Now, the interior life is like every other aspect of life in one respect, in that we bring to it all the emotional baggage that results from how we've been raised and what we've had to endure in our lives; and, I've known—and I'm sure you've known as well—people who are just naturally bitter and angry people. Their patron saint is the Prophet Jonah. If you've never read the Book of the Prophet Jonah, it's very short, and right at the very beginning Jonah is presented to us as a very bitter and angry man without any explanation why. He just is that way, and everything that happens to him is because of his penchant to always assume the worst about everyone; and, when he finally agrees to go and preach to the city of Nineveh, he secretly harbors a desire that they don't repent, because he wants to see them destroyed. They do repent, and the last scene in the book is Jonah sitting under a tree hating God because God didn't destroy them. God reaches out to Jonah and wants to talk to him about it, but Jonah refuses to listen, and that's how the book ends. And we never do find out why Jonah is that way.
We've all known people like this: they're angry at the world, and take out their anger on everyone they meet, and we will probably never know why. And when such people take up the First Saturday devotion, their idea of a spirit of reparation is to beg Our Lord to punish those who have offended Our Lady. But that's not reparation.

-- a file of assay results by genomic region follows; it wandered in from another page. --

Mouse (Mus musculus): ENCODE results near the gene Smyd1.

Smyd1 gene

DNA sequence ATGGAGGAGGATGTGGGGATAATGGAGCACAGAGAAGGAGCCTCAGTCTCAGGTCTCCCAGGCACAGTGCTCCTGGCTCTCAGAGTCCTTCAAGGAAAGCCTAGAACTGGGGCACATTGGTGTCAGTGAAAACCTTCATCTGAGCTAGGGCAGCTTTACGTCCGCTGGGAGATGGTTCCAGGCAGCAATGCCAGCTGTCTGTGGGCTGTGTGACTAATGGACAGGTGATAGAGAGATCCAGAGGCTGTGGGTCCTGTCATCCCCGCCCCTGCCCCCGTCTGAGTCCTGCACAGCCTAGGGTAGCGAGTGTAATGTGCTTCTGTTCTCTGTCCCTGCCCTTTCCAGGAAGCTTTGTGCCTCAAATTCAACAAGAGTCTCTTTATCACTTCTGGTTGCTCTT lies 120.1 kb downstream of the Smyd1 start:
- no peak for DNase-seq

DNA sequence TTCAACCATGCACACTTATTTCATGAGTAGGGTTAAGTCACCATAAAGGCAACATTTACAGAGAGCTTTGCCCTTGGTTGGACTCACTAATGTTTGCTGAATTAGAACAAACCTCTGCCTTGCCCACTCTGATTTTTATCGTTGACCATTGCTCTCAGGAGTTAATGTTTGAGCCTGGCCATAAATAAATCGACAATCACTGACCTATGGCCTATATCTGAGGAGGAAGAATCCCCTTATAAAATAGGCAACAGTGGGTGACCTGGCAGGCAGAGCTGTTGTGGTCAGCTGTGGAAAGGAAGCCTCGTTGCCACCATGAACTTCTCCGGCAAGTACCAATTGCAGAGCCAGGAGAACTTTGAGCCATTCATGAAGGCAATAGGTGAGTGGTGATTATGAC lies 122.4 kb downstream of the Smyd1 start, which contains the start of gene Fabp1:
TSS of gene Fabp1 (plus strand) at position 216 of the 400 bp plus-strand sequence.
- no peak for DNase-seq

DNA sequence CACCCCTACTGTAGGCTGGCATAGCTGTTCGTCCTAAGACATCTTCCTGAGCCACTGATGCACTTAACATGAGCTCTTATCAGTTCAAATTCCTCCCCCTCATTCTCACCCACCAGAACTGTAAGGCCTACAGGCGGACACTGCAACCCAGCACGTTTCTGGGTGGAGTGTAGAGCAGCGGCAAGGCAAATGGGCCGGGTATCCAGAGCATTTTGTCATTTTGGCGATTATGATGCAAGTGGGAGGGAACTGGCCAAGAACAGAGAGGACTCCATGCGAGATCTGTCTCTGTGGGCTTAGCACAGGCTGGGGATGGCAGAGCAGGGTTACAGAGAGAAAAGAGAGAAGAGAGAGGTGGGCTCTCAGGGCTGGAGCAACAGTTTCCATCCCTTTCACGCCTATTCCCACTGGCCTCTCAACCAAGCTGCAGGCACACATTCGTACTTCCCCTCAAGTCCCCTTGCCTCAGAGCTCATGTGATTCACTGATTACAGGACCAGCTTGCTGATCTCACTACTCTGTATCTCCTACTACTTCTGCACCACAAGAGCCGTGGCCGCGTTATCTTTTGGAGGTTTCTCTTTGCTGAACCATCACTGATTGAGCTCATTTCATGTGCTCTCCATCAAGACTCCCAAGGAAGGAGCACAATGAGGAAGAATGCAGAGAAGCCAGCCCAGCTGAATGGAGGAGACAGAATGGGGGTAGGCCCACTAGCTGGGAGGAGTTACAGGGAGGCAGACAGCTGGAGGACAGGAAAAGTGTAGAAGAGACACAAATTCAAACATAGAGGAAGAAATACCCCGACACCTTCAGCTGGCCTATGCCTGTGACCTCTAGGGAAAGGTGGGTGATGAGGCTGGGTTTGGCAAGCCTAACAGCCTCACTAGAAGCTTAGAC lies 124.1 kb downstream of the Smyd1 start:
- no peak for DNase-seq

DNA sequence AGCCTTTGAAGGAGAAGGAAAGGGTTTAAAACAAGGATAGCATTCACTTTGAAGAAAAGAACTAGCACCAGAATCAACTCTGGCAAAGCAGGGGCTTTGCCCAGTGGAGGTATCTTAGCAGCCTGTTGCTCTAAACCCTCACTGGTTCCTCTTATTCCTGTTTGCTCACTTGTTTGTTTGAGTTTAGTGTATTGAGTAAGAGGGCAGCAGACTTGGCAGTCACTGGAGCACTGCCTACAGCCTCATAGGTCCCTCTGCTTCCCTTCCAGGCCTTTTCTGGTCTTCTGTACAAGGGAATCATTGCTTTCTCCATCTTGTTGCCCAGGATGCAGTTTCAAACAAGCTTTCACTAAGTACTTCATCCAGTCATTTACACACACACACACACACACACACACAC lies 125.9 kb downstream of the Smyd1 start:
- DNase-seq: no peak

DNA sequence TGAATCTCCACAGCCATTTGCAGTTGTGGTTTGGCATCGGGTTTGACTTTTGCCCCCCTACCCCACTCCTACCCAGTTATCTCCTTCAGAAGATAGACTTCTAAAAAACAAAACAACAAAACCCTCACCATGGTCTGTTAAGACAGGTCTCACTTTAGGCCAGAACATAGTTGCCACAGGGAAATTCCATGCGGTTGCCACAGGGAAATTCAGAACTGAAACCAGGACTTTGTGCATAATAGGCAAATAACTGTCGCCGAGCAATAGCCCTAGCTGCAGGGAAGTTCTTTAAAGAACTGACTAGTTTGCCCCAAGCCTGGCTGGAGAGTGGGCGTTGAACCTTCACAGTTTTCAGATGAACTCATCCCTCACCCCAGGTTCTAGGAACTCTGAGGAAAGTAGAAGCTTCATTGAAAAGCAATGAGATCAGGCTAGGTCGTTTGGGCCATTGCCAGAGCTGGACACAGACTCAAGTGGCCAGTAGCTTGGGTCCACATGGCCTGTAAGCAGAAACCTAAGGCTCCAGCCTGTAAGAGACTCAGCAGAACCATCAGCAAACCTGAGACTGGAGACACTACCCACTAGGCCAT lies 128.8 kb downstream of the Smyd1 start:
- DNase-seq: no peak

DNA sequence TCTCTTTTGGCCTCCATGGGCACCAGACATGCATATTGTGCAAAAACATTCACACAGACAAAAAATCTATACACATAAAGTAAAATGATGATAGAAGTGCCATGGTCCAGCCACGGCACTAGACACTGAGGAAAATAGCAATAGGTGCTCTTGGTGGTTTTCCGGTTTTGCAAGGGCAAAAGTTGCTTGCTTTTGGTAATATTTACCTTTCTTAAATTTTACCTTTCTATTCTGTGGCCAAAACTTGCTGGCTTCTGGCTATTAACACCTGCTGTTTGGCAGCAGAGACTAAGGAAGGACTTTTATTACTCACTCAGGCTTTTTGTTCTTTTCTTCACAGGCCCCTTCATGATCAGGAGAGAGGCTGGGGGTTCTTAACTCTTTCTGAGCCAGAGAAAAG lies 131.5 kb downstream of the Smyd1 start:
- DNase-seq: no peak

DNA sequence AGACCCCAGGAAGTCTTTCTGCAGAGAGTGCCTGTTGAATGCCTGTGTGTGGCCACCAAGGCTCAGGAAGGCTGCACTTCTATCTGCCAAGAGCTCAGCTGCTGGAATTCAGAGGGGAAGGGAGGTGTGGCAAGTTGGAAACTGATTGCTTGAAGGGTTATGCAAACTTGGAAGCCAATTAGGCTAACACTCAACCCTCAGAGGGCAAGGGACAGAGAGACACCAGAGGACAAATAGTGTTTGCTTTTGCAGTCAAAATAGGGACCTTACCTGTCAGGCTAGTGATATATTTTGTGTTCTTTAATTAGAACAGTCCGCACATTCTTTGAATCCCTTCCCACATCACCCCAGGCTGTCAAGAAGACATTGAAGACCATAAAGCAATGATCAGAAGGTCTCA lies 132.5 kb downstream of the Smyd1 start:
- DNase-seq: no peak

It's the Prophet Jeremiah who gives us the first Scriptural explanation of a true spirit of reparation: “…reform your ways and your deeds; listen to the voice of the Lord your God, so that the Lord will repent of the evil with which he threatens you” (26: 13 RM3). Reparation has to be in conjunction with the virtue of charity. We make reparation not because we hate the sinner, but because we love the sinner and we want the sinner to be spared. Ideally, we want the sinner to repent; but, even if he doesn't repent, we still want him to be spared. Why? Because there isn't one of us who is not a sinner, and the mercy we wish for others is the measure of the mercy we shall receive ourselves.
During this Mass let us pray for reparation, but making sure that it's true reparation we seek, asking Our Lord to visit his mercy on all sinners, so that they may be saved.
* The Gradual is non-Scriptural: "O Virgin Mary, blessed and venerable art Thou: Who without blemish to Thy maidenhood, didst become the Mother of the Saviour. O Virgin Mother of God, He whom the whole world cannot contain, enclosed Himself within Thy womb, and became man."
** Eusignius, a general in the Roman Legion, was martyred in Antioch, the city of his birth, in the year 362 under the reign of Julian the Apostate.